on walking down walls and writing books

Just paused to stare out of window, watching the sparrows tumble and flutter round the bird feeder. A moment of ‘lull’ before I tackle the day.

A lot seems to have happened in the last two weeks, even though we’ve been fighting off a cold-flu thing for much of it.

Dangling from the edge
On Holy Saturday we dropped from a roof – abseiling down the side of the parish church. Over the past few years a fear of heights has festered in me, so I was more surprised than anyone to find myself with a ‘ticket’ in hand, queueing for a good two hours or so. All to walk down a wall. And I did it.

The worst part was, as I expected, trying to get my legs over the top of the tower. It was a struggle finding the ledge for my feet, legs visibly wobbling (I’m told) and then clinging to the edge, awaiting further instructions (while my friend was already on the move!). But when I leaned back and felt the rope hold me, and began to descend, the wobbliness ceased and I enjoyed my little ‘walk’.

Forgetful Heart out now!
Last week I had a book launch for Forgetful Heart. The attack of the virus and a slight delay at the printers meant that at one point I was a little concerned I would have neither books nor voice for the event. However, as my previous post testifies, the books got here (hooray!) and my voice managed, with a little help from my friends.


I had prepared a talk, but broke it up by having others read extracts from different parts of the book – at these points I slurped water to lubricate my throat. It seemed to go well.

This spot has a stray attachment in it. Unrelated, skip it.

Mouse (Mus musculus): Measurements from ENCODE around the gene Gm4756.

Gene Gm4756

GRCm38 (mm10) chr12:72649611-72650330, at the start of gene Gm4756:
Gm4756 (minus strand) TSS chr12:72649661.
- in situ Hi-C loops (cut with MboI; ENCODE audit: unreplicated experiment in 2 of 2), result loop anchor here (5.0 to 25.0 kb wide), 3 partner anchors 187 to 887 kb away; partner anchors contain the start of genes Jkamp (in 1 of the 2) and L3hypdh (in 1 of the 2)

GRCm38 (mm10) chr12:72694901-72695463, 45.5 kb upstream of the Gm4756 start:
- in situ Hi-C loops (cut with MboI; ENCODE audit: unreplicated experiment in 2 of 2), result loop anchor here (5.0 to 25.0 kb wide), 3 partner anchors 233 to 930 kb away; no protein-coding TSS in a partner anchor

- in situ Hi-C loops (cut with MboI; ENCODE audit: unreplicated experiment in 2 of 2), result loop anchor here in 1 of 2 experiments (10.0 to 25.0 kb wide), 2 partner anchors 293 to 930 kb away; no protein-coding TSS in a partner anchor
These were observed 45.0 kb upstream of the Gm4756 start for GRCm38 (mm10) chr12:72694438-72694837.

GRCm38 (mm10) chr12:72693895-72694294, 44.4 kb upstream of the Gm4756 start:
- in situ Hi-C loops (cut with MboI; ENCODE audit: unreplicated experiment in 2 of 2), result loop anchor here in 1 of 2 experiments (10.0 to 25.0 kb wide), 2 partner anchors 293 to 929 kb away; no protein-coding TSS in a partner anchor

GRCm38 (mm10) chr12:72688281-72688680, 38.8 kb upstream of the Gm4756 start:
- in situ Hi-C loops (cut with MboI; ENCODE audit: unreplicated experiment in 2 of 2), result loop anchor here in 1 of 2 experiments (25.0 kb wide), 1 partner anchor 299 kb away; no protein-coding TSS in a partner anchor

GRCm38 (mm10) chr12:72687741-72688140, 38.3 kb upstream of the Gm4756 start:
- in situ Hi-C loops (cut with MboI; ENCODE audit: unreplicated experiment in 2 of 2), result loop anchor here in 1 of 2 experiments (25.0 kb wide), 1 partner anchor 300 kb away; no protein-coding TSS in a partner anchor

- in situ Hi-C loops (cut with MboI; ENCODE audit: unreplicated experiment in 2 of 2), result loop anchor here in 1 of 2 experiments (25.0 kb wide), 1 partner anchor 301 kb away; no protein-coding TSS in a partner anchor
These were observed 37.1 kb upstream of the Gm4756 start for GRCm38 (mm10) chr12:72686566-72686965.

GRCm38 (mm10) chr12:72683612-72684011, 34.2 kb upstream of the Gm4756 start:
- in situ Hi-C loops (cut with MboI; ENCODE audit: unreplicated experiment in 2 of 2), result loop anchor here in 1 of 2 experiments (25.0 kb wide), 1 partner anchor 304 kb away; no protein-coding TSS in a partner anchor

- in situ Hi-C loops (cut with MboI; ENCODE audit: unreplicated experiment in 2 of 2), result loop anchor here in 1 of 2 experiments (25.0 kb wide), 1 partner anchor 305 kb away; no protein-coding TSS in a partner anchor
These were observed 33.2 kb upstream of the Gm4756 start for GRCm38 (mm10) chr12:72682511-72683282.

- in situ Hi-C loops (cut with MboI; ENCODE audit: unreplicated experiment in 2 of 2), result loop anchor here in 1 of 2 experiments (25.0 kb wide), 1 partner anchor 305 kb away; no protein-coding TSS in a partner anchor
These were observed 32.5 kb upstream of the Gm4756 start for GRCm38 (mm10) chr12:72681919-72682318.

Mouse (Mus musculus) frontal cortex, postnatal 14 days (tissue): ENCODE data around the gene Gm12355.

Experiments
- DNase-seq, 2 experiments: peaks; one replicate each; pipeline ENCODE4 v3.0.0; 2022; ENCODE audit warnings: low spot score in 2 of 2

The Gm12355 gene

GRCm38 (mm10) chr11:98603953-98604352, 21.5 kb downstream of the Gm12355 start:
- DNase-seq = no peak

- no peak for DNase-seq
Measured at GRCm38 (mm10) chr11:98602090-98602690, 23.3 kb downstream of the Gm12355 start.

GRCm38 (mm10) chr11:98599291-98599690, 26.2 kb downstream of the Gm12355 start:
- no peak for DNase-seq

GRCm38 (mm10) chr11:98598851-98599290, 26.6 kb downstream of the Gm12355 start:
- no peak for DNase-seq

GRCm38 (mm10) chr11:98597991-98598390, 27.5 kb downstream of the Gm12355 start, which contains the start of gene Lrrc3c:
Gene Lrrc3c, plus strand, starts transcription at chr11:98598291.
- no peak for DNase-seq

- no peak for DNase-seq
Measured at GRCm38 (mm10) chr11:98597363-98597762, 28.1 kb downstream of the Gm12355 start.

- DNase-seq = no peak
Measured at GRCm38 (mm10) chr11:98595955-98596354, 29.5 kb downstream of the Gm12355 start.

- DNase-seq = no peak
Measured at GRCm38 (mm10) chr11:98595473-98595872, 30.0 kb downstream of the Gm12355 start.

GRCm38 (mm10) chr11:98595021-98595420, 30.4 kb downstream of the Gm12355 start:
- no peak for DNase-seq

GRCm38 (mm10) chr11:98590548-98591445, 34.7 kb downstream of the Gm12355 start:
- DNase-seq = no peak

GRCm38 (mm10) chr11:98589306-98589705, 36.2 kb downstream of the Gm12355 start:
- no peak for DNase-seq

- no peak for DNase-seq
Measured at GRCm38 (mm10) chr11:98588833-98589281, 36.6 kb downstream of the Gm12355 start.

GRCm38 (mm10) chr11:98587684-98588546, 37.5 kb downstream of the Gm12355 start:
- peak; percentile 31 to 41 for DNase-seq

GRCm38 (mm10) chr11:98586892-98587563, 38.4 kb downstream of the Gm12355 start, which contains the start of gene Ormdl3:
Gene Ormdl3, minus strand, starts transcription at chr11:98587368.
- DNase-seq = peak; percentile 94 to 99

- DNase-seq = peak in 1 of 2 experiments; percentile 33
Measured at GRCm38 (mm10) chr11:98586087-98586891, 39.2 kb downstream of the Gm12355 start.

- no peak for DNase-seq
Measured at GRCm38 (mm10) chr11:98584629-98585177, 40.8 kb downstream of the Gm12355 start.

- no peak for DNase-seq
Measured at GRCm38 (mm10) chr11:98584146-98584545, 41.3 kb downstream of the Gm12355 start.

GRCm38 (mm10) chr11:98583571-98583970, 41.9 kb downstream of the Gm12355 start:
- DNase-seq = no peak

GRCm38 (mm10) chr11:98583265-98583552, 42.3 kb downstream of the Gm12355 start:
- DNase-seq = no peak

And there was cake. Lovely cake.

I was touched by everyone’s support and interest.

Plus, they laughed in the right places which is always good.









Time for an analogy?
I’ve been reflecting on the journey of writing a book. Using abseiling down a church tower as an analogy seems as good as any.

There are points

  • when you’re not sure you’re even going to sign up
  • when the ‘waiting’ feels too long and too nerveracking
  • when climbing the narrow, difficult steps feels frightening and destabilising
  • when you cling to the edge, not sure whether you can do this
  • when you aren’t clear what it is you’re supposed to do next
  • when at last you lean back and let the momentum take you
  • and there are points when you look down and realise I did it.

I’m showing off the rope residue on my hands as proof!

5 thoughts on “on walking down walls and writing books

  1. Andrea says:

    I collected my book today! Very nice to find a prayer card in it too. We’re off up to Lindisfarne next month for two weeks and it is going to be my ‘reading’ book – if I can resist that long!
    Is it ok to post a link to your book on my facebook page?


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